Italian institutions were able to move classes and research online within a week post-lockdown
The majority of Italian universities were able to move classes online within one week following lockdown, according to a survey led by the Centro Studi Investimenti Sociali (CENSIS), a prestigious institute for socio-economic research, based in Rome.
The remaining universities required two weeks to adapt to social distancing measures introduced in March to combat the spread of coronavirus in Italy. This is according to CENSIS’s 20th annual report, which includes rankings of Italian universities.
The report is based on data from 2019, which was augmented by a survey on responses to the coronavirus pandemic, conducted in May among 72 rectors, of which 61 responded.
“More than two-thirds, 42, said they managed to arrange online courses within a week, with the rest requiring two weeks, said Luigi Bellesi, the author of the CENSIS report.
The Italian ‘arte di arrangiarsi’, or the art of ‘making do’, may have played a role, since rectors unanimously said the emergency funding made available by the government was inadequate.
More funding is needed to support students whose families saw their income badly hit by the lockdown, Bellesi told Research Professional News. This will most likely affect the students who are just entering university, and could be compounded by an expected drop of student numbers from abroad.
Students and their families are the main beneficiary of the CENSIS ranking, which compares public universities in groupings based on their size, and private ones in a separate ranking. “We aim to evaluate the quality of teaching based on objective parameters, such as the number of students who keep a regular pace and graduate in time,” Bellesi said.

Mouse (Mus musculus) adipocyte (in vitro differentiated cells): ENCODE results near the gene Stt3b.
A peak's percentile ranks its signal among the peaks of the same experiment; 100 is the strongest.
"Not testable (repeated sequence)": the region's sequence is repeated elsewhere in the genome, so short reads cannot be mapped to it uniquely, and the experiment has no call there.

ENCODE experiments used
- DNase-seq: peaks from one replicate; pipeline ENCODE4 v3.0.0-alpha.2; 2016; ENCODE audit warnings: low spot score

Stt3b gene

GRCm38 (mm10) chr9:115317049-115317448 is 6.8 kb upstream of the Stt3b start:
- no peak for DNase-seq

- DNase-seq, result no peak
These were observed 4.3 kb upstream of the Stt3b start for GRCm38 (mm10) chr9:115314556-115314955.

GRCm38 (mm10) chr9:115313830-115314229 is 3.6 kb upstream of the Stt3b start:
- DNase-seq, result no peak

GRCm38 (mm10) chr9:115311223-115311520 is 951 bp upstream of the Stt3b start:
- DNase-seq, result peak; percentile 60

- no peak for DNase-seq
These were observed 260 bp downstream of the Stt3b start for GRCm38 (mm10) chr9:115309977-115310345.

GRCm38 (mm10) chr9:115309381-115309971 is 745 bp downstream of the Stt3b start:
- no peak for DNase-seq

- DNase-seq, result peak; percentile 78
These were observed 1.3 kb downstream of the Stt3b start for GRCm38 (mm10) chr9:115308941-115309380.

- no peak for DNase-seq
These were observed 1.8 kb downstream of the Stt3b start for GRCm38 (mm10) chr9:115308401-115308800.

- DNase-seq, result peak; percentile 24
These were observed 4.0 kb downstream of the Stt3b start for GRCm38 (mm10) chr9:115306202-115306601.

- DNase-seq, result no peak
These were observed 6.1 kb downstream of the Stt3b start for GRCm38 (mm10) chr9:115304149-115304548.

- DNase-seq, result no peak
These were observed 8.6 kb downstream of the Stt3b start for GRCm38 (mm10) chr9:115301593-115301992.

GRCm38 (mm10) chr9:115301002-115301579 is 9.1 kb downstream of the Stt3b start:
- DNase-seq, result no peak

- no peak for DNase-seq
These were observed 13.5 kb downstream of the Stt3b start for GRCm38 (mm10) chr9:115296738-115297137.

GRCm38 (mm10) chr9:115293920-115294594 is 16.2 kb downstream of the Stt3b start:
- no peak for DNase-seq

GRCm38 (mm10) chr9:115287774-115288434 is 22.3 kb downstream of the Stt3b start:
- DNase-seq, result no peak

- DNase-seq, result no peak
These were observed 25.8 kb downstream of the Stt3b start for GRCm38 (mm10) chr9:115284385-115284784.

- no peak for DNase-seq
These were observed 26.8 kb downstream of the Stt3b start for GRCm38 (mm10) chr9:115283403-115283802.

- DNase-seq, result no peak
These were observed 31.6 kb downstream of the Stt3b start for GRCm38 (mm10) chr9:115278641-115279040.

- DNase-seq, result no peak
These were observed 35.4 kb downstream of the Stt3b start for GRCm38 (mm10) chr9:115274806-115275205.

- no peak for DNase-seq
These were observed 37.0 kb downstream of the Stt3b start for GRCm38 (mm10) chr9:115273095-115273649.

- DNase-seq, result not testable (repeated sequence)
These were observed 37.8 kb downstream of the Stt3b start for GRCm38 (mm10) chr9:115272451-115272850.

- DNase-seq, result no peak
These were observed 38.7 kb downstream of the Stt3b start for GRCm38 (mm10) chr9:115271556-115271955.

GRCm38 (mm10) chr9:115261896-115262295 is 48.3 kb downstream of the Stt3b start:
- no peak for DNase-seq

The idea behind the ranking is to help students consider how to combine a regular three-year degree close to home with a master’s degree—two more years—in whichever location the specific interests and needs of each student are best satisfied.
The rankings, which are available online, do not however attempt to evaluate the quality of science or parameters such as a university’s reputation. According to Bellesi, this is due to a lack of financial resources at CENSIS.
Maurizio Oliviero, the rector of the Università di Perugia, which ranked first among the big institutions, expressed satisfaction with the results.
“The health emergency was the occasion for a deep transformation that aimed to bring merit, competencies and wellbeing at the centre of our strategic decisions,” he told Research Professional News.